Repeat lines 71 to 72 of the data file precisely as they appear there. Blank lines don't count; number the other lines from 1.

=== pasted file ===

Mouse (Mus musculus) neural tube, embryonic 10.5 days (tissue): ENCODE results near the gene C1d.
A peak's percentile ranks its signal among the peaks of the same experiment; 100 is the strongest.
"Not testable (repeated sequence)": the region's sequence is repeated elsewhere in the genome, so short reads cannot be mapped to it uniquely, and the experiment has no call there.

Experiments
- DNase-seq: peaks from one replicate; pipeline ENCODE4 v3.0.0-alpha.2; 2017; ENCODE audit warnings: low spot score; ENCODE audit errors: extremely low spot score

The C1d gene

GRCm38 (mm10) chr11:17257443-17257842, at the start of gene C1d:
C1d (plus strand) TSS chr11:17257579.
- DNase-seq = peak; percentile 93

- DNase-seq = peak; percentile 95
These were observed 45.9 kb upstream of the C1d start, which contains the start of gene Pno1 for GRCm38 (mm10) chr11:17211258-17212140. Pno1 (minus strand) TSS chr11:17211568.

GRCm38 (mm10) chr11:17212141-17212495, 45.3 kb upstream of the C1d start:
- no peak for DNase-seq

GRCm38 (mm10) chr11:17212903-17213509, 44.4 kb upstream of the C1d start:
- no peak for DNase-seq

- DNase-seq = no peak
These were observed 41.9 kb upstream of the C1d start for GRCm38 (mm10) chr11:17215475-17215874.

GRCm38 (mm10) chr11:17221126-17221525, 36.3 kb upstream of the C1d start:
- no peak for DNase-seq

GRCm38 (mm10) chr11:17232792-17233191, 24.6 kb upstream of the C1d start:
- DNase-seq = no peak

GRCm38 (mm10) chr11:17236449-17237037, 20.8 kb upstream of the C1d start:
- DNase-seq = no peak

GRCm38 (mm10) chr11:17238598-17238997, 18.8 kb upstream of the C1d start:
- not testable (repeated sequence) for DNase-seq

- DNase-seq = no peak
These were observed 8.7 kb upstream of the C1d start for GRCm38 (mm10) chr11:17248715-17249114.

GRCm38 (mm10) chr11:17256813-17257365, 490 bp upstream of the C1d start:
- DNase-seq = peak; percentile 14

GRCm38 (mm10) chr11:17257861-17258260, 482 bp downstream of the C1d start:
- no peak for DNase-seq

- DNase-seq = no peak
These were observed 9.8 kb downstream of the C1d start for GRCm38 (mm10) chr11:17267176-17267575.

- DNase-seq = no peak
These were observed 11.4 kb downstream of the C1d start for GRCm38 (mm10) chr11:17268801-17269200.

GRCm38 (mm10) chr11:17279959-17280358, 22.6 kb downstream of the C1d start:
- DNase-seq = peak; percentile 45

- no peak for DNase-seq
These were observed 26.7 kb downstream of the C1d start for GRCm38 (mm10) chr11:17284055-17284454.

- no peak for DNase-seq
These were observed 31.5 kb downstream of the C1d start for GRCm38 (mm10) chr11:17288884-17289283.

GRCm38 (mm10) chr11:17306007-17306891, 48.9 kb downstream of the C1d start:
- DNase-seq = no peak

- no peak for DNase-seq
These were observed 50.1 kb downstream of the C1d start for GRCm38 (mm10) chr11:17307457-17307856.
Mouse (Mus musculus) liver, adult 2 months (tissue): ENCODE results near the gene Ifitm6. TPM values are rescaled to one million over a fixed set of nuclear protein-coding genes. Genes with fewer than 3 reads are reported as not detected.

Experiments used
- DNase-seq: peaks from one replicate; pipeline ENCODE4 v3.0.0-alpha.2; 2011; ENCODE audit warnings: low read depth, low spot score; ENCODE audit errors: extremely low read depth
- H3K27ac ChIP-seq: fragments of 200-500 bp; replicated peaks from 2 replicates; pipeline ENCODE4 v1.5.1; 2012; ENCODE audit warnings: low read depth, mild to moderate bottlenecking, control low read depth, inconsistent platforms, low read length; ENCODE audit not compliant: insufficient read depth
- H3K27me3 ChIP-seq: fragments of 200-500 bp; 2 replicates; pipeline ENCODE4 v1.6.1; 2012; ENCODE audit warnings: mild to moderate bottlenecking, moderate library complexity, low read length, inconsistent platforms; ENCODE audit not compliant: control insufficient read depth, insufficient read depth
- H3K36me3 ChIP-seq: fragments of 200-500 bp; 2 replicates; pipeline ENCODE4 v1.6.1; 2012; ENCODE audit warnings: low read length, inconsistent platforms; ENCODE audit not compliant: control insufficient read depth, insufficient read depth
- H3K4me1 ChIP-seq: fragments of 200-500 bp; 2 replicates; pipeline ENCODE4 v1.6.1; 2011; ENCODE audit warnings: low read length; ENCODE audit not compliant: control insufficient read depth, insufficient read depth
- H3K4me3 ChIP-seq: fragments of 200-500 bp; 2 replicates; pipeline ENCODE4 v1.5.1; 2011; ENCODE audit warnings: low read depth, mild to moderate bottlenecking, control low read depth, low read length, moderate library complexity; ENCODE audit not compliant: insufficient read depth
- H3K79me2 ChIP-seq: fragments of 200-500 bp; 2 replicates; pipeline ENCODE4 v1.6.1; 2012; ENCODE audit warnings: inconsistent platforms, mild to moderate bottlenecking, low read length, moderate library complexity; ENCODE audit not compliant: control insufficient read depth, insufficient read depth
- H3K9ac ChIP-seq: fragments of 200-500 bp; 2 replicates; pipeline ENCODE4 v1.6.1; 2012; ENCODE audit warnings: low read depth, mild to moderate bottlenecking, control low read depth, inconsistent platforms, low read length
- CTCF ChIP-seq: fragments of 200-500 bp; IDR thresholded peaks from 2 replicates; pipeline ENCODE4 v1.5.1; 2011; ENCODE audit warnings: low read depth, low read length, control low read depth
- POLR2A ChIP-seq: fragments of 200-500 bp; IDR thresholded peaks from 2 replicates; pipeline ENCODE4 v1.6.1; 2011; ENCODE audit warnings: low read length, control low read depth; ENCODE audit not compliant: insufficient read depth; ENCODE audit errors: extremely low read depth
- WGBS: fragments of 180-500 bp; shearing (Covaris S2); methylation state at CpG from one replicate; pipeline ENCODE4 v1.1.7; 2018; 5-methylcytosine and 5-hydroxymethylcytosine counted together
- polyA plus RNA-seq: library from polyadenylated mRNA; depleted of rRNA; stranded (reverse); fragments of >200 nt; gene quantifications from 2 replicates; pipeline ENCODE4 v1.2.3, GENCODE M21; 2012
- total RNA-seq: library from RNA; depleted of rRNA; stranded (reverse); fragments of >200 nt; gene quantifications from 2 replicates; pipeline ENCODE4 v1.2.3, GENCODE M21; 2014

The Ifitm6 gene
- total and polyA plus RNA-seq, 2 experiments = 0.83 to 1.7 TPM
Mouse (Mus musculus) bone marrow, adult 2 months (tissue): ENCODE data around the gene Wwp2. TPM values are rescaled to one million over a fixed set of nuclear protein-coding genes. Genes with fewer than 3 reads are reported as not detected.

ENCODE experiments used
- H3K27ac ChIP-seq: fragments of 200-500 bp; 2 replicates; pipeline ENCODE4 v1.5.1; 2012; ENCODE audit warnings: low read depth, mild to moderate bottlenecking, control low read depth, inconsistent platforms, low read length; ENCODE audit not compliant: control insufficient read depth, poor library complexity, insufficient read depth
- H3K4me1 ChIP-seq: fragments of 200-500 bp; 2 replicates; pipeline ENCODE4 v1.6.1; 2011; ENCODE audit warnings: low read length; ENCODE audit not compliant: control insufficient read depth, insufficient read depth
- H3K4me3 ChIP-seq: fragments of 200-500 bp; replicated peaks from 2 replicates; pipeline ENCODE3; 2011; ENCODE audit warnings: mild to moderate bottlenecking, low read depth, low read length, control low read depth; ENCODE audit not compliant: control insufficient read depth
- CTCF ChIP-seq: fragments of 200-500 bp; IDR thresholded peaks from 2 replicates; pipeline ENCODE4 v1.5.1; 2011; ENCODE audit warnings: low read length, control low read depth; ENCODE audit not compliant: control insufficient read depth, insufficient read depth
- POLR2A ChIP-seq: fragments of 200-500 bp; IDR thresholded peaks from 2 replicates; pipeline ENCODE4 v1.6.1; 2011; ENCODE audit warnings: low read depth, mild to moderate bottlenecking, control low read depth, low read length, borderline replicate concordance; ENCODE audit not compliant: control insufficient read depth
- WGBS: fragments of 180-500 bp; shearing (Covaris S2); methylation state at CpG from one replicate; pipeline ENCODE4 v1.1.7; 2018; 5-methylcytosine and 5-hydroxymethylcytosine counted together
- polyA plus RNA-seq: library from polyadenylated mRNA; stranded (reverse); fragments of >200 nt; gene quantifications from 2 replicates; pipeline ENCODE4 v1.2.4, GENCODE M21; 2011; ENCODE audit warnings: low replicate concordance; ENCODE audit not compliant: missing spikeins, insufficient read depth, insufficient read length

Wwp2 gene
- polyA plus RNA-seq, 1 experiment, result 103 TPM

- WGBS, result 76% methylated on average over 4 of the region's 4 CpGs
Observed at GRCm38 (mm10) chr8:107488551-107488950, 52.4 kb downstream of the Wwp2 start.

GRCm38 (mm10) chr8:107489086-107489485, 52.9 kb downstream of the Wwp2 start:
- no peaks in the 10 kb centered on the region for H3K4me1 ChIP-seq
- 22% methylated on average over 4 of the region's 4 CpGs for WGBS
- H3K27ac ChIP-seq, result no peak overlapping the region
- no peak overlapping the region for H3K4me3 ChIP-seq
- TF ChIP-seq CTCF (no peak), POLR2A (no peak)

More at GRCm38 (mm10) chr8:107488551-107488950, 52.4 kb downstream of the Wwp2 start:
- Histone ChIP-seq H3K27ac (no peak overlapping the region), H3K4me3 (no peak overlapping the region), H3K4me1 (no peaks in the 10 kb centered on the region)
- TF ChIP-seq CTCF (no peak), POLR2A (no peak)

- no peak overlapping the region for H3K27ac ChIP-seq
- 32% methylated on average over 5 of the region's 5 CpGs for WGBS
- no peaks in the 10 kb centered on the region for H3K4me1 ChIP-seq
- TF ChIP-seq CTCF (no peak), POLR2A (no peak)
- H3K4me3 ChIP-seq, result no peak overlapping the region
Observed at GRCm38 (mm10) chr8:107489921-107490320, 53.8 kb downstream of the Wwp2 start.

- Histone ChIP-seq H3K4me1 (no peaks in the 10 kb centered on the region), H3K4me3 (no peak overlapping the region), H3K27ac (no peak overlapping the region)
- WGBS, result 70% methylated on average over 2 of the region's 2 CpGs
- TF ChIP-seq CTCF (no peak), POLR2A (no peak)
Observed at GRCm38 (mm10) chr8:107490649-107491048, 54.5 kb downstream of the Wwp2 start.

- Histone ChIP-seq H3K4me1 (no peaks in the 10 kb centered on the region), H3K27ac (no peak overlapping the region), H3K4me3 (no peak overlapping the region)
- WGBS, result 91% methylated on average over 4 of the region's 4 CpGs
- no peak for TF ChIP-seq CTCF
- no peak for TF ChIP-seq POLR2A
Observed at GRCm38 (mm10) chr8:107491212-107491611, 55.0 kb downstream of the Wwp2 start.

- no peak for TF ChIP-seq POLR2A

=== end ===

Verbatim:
- polyA plus RNA-seq: library from polyadenylated mRNA; stranded (reverse); fragments of >200 nt; gene quantifications from 2 replicates; pipeline ENCODE4 v1.2.4, GENCODE M21; 2011; ENCODE audit warnings: low replicate concordance; ENCODE audit not compliant: missing spikeins, insufficient read depth, insufficient read length

Wwp2 gene